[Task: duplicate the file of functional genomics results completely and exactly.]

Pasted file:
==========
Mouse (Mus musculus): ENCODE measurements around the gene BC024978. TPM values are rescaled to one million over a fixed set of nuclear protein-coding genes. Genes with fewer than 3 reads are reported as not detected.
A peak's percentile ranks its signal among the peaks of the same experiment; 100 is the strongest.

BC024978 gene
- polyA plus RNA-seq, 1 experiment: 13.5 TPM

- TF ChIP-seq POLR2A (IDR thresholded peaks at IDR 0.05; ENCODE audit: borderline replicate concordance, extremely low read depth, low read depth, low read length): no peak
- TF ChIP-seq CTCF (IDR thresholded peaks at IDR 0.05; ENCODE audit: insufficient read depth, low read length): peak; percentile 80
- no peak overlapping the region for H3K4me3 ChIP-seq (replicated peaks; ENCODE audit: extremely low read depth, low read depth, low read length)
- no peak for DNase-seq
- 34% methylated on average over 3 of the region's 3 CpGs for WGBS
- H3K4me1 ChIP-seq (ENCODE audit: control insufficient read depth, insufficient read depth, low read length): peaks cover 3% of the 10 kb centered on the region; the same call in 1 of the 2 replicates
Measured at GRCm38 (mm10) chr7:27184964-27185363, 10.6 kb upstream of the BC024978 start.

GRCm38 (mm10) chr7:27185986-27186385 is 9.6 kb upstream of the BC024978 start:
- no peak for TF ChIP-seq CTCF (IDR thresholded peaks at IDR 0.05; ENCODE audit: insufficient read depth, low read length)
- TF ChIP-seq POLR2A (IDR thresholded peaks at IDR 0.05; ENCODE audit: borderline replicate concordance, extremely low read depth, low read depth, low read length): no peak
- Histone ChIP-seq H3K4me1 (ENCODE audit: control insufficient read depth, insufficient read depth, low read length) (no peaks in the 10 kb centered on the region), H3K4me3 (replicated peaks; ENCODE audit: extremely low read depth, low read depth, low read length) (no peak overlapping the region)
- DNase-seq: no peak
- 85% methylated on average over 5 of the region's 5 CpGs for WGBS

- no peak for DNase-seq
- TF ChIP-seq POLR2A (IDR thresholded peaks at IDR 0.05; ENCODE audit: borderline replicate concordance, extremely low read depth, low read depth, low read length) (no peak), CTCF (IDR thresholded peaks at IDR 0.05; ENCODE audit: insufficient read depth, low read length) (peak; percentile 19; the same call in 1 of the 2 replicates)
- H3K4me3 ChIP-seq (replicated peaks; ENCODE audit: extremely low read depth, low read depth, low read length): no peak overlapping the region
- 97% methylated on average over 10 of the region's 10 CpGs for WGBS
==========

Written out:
Mouse (Mus musculus): ENCODE measurements around the gene BC024978. TPM values are rescaled to one million over a fixed set of nuclear protein-coding genes. Genes with fewer than 3 reads are reported as not detected.
A peak's percentile ranks its signal among the peaks of the same experiment; 100 is the strongest.

BC024978 gene
- polyA plus RNA-seq, 1 experiment: 13.5 TPM

- TF ChIP-seq POLR2A (IDR thresholded peaks at IDR 0.05; ENCODE audit: borderline replicate concordance, extremely low read depth, low read depth, low read length): no peak
- TF ChIP-seq CTCF (IDR thresholded peaks at IDR 0.05; ENCODE audit: insufficient read depth, low read length): peak; percentile 80
- no peak overlapping the region for H3K4me3 ChIP-seq (replicated peaks; ENCODE audit: extremely low read depth, low read depth, low read length)
- no peak for DNase-seq
- 34% methylated on average over 3 of the region's 3 CpGs for WGBS
- H3K4me1 ChIP-seq (ENCODE audit: control insufficient read depth, insufficient read depth, low read length): peaks cover 3% of the 10 kb centered on the region; the same call in 1 of the 2 replicates
Measured at GRCm38 (mm10) chr7:27184964-27185363, 10.6 kb upstream of the BC024978 start.

GRCm38 (mm10) chr7:27185986-27186385 is 9.6 kb upstream of the BC024978 start:
- no peak for TF ChIP-seq CTCF (IDR thresholded peaks at IDR 0.05; ENCODE audit: insufficient read depth, low read length)
- TF ChIP-seq POLR2A (IDR thresholded peaks at IDR 0.05; ENCODE audit: borderline replicate concordance, extremely low read depth, low read depth, low read length): no peak
- Histone ChIP-seq H3K4me1 (ENCODE audit: control insufficient read depth, insufficient read depth, low read length) (no peaks in the 10 kb centered on the region), H3K4me3 (replicated peaks; ENCODE audit: extremely low read depth, low read depth, low read length) (no peak overlapping the region)
- DNase-seq: no peak
- 85% methylated on average over 5 of the region's 5 CpGs for WGBS

- no peak for DNase-seq
- TF ChIP-seq POLR2A (IDR thresholded peaks at IDR 0.05; ENCODE audit: borderline replicate concordance, extremely low read depth, low read depth, low read length) (no peak), CTCF (IDR thresholded peaks at IDR 0.05; ENCODE audit: insufficient read depth, low read length) (peak; percentile 19; the same call in 1 of the 2 replicates)
- H3K4me3 ChIP-seq (replicated peaks; ENCODE audit: extremely low read depth, low read depth, low read length): no peak overlapping the region
- 97% methylated on average over 10 of the region's 10 CpGs for WGBS